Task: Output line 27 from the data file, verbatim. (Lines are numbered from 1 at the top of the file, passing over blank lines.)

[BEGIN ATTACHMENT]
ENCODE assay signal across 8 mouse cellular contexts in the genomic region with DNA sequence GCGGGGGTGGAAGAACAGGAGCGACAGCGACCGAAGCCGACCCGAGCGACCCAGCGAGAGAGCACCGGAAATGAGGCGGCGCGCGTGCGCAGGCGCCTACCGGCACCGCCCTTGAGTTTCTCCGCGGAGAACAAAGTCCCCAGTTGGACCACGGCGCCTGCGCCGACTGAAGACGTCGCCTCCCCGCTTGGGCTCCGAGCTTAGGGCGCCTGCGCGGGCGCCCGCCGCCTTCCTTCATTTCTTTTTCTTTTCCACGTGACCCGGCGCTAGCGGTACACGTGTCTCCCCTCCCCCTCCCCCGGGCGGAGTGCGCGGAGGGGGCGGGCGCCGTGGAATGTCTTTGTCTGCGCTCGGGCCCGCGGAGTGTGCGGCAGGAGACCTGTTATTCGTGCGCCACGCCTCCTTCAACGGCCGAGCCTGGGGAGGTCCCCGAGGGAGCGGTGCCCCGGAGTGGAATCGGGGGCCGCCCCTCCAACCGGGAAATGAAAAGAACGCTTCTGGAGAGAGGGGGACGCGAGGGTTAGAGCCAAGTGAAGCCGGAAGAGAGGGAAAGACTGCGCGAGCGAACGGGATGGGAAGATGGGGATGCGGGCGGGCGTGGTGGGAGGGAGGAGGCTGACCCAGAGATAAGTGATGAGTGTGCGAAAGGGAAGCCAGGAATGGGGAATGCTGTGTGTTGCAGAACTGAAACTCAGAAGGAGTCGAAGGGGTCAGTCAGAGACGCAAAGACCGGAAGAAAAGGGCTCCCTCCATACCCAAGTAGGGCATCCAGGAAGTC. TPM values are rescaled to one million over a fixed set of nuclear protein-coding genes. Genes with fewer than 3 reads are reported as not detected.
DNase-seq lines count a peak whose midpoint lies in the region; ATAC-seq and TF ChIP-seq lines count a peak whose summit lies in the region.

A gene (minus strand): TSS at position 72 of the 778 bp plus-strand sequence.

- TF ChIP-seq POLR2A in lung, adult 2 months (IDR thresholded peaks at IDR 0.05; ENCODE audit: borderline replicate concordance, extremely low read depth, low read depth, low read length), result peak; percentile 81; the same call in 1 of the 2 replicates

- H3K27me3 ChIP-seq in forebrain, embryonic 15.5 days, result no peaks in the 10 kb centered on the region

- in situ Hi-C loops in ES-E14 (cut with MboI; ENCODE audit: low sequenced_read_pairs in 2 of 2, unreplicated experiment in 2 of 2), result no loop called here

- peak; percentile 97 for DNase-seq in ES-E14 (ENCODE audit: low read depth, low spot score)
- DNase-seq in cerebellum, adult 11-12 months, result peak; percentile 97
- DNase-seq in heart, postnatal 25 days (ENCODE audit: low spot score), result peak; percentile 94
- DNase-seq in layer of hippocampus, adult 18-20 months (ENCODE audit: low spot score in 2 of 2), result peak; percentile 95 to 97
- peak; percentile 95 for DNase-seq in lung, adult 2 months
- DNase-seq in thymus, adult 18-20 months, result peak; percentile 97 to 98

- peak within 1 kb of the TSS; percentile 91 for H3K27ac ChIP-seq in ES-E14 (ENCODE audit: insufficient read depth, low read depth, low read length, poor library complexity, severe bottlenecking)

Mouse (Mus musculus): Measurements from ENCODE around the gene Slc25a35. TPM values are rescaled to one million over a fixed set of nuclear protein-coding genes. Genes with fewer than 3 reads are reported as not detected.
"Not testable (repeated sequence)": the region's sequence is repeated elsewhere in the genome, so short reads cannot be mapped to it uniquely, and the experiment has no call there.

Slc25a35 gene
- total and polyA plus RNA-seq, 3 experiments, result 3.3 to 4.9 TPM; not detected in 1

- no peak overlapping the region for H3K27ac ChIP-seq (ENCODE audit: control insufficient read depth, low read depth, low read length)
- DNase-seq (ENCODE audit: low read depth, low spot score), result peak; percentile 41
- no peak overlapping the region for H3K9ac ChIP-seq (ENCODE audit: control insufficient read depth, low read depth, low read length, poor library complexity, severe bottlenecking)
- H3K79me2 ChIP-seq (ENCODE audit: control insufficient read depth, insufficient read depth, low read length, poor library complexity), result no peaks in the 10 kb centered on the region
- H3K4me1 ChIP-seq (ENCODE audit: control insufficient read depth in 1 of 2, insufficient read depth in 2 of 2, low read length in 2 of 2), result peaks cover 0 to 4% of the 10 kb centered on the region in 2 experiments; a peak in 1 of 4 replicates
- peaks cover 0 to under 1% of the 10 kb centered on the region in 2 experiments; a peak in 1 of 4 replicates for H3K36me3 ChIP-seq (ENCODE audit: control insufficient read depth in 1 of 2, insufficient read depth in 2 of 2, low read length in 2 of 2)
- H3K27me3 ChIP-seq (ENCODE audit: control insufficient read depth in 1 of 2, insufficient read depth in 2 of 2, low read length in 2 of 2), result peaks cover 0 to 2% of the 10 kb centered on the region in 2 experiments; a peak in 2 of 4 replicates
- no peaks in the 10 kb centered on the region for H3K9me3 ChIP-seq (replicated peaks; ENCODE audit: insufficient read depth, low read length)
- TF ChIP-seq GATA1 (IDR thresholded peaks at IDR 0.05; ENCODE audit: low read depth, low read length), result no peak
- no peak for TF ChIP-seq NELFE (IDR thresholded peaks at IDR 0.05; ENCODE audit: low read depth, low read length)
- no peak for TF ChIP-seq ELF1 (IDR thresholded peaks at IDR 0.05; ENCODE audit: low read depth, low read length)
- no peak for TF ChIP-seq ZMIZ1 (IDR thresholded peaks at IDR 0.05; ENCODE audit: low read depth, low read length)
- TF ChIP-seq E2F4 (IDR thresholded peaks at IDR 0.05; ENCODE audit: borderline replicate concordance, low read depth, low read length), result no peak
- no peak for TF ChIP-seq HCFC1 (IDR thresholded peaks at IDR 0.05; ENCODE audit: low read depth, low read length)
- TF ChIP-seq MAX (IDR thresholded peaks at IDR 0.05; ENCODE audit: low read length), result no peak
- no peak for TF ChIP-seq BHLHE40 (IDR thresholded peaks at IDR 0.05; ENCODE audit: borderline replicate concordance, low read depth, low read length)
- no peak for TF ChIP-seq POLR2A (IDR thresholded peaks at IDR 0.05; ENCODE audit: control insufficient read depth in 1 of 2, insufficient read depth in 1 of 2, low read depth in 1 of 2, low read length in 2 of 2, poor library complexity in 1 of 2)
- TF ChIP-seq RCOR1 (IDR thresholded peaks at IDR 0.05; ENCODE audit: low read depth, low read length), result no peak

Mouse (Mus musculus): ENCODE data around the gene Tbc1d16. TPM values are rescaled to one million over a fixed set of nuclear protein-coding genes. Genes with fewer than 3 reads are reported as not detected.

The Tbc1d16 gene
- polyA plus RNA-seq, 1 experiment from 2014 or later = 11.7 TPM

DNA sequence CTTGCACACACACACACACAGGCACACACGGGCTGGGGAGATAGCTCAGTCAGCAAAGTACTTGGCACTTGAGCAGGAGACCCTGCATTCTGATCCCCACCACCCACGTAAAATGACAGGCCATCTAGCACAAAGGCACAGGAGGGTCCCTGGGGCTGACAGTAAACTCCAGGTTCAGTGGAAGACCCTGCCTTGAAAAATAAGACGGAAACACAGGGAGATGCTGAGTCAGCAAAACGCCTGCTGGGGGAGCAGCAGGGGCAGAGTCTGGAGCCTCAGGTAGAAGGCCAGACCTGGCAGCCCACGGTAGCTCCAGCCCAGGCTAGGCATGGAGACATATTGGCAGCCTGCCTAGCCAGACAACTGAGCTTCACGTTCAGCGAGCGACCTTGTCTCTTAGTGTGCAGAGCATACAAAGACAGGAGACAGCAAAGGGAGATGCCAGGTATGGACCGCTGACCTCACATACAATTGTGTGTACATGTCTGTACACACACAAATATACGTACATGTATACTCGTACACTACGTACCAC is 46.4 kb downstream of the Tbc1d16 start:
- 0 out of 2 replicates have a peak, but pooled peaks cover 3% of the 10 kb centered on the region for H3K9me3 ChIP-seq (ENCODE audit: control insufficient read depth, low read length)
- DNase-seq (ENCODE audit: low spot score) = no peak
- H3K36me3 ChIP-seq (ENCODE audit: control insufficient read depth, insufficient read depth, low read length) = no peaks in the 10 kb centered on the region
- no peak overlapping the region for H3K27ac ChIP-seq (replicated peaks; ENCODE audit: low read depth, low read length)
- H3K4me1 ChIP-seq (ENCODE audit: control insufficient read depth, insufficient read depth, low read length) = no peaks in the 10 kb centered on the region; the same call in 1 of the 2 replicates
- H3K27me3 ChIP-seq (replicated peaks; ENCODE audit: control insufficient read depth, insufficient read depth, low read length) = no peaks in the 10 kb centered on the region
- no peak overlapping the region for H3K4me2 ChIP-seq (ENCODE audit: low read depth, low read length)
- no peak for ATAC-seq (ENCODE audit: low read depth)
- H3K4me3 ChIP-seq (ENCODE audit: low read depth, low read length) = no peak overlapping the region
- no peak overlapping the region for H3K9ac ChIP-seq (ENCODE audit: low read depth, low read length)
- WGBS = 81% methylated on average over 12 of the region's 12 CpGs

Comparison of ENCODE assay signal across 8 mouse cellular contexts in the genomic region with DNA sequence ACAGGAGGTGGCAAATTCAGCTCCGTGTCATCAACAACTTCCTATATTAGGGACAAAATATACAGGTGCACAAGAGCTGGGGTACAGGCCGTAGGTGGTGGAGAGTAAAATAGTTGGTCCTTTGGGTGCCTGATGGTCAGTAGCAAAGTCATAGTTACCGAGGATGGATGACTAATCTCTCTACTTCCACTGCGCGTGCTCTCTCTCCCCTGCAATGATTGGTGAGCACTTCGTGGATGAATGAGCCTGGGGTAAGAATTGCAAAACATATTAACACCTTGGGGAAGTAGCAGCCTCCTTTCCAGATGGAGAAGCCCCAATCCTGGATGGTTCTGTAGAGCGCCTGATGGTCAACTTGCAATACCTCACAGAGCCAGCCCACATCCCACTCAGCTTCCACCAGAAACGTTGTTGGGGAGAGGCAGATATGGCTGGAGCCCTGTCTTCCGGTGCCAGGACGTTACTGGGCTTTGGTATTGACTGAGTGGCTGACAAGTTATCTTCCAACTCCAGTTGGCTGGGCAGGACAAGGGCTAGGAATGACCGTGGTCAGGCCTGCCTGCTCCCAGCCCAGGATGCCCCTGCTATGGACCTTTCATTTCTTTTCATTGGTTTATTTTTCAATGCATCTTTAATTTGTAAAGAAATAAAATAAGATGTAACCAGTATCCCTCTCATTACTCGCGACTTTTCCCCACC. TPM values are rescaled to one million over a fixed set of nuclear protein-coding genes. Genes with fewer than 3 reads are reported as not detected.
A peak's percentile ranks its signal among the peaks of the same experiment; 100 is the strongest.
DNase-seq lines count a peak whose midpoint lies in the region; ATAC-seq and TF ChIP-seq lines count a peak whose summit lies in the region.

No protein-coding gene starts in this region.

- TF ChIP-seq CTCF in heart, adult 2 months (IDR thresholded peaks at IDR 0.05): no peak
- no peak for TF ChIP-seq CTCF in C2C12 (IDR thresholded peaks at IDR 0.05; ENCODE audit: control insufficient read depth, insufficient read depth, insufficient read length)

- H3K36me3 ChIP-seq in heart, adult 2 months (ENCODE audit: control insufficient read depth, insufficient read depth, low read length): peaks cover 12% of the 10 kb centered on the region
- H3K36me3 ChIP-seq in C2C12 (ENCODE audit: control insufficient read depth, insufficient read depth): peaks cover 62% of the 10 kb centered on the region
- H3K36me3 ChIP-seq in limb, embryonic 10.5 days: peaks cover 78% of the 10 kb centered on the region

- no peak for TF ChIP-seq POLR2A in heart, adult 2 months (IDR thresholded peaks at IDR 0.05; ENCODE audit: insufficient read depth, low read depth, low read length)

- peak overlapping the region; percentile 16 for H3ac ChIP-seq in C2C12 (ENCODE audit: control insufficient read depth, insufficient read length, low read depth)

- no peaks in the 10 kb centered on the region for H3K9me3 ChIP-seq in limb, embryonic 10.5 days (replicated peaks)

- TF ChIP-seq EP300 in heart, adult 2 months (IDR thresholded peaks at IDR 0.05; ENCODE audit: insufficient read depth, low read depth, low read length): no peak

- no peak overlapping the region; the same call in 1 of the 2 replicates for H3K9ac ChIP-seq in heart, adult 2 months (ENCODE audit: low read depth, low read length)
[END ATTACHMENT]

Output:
- no peak for TF ChIP-seq NELFE (IDR thresholded peaks at IDR 0.05; ENCODE audit: low read depth, low read length)